Hosting the 2022 Commonwealth Games will boost the economy by R20-billion, more than half of which will come from foreign visitors.
This is according to a report that forms part of the Durban 2022 Bid Book to be submitted to the Commonwealth Games Federation in London this afternoon.
Durban is the only candidate for the Games, but the city must still produce a quality bid to win federation approval on September 2.
According to the economic impact report commissioned by the SA Sports Confederation and Olympic Committee, the Games will be a bonanza.
Benefits would include:
- Generating total spend of R20-billion, which will translate into GPD growth of R11-billion;
- Creating 11,650 jobs;
- Training up a significant portion of the 10,000 volunteers, many of whom will be youth from rural areas;
- Fast-tracking of government projects, such as housing development through the building of the athletes’ village and Durban’s public transport system;
- Creating a “feel good” factor by replicating the carnival atmosphere of past Games; and
- Reducing crime.
According to the report, the Games will attract up to 1.4- million visitors for the event, which is expected to run from July 18-30.
“The 2022 Commonwealth Games is expected to attract more international visitors than any previous Games, with up to 200,000 visitors expected over the duration of the Games,” the report says.
“These visitors will bring with them significant incremental spending to the economy, from purchasing tickets to travel costs, accommodation expenses, entertainment, meals and beverages, visiting local tourist attractions and procuring other goods and services.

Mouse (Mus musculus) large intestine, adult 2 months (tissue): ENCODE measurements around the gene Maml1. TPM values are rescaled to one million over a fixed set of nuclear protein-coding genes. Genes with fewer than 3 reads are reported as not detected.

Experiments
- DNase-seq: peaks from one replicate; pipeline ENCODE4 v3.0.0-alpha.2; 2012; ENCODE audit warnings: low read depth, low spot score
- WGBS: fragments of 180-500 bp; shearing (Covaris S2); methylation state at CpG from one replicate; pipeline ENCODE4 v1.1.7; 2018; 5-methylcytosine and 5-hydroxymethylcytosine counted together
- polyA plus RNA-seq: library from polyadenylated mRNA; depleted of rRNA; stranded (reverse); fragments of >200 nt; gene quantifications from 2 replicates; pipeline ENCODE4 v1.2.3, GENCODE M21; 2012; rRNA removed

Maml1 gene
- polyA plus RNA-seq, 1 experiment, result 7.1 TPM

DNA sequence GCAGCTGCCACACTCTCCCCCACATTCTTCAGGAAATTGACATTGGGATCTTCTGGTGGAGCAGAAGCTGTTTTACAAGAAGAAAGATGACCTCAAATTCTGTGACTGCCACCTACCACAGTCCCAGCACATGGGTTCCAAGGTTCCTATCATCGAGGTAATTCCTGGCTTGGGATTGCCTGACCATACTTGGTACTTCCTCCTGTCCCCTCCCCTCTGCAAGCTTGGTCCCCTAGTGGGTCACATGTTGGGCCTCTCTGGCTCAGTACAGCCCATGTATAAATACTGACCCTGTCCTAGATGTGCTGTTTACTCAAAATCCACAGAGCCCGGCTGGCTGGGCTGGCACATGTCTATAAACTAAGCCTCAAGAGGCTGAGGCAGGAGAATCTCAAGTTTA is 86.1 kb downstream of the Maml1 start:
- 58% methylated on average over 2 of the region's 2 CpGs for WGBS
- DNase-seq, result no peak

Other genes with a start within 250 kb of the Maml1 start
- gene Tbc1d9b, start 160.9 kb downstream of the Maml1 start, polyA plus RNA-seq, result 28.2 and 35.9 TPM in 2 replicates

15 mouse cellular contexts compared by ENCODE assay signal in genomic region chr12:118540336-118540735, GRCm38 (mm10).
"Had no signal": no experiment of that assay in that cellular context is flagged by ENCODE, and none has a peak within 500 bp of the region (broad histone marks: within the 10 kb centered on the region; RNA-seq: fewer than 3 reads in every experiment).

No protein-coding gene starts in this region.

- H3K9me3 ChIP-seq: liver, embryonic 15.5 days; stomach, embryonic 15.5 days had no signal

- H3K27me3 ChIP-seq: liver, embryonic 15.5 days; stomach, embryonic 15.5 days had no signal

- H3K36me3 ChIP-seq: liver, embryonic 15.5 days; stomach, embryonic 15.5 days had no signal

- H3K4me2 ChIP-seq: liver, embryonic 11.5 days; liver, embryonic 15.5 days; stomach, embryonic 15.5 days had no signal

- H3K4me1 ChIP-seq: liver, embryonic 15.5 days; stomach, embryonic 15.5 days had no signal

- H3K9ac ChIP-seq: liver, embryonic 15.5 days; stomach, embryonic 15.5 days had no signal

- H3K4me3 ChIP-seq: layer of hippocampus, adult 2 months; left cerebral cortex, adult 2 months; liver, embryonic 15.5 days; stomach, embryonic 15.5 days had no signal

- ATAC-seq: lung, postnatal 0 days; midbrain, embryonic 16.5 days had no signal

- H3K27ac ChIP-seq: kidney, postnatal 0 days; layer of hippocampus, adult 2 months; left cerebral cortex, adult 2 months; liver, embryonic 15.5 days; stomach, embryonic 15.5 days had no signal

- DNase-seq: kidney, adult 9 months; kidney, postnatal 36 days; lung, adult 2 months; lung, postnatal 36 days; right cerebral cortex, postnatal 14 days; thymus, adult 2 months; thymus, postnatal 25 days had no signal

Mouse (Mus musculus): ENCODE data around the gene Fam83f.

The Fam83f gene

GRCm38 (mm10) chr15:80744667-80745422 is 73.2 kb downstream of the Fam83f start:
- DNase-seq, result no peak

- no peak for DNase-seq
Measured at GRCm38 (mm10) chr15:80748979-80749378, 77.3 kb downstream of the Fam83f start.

“In total, international visitors are expected to contribute up to R12-billion in direct expenditure.”
The document added that when one included the investment in infrastructure, the Games was “expected to deliver up to R20- billion in output to the economy, translating into an 11-billion GDP growth”.
The R20-billion comprises R10.5-billion from direct spend (R5.8-billion to GDP), R6-billion from indirect spend (R3.3- billion to GDP) and R3.5-billion from induced output (R1.9- billion to GDP).
About 7,300 athletes will compete in 17 sports, 14 of which will be housed in a 2.5km radius around the Moses Mabhida stadium.
Some 1.3-million tickets will be sold for the events “at affordable average prices”, plus there will be fan parks.
The jobs created by the Games will include 4,400 paid positions directly linked to the showpiece, including 1,000 full-time employees of the organising committee.
The 10,000 volunteers will be made up of senior citizens and students.
Many of the younger volunteers “would be recruited (from rural and previously disadvantaged backgrounds) and trained in a manner which would equip these individuals with a sustainable level of skill which would increase their future employment opportunities”.
Another benefit to hosting the Games would be reducing crime.
“Significant investment in enhancing safety and security as well as implementing proactive policing mechanisms would have a positive impact in reducing the level of violence and crime across the country.”
One of the legacies of the Games would be the athletes’ village in Cornubia, which would see 1,750 housing units, capable of accommodating about 7,000 people.
Another would be Durban’s Integrated Rapid Public Transport Network, the plans of which have already been approved.
“The implementation of these plans coupled with significant planned capital investment will significantly enhance the public transport system in and around the city prior to 2022.
“The Games will leverage and greatly benefit directly from this investment which will enable a successful delivery of the Games.”
The report also talks about enhancing South Africa’s brand as a major events destination.
“This will further contribute to building upon the successful 2010 Fifa World Cup and in particular the ‘feel good’ experiences for all players, visitors and residents of South Africa.
“The opportunity of hosting the Games … will be a catalyst and a game-changer in the lives of many ordinary people.”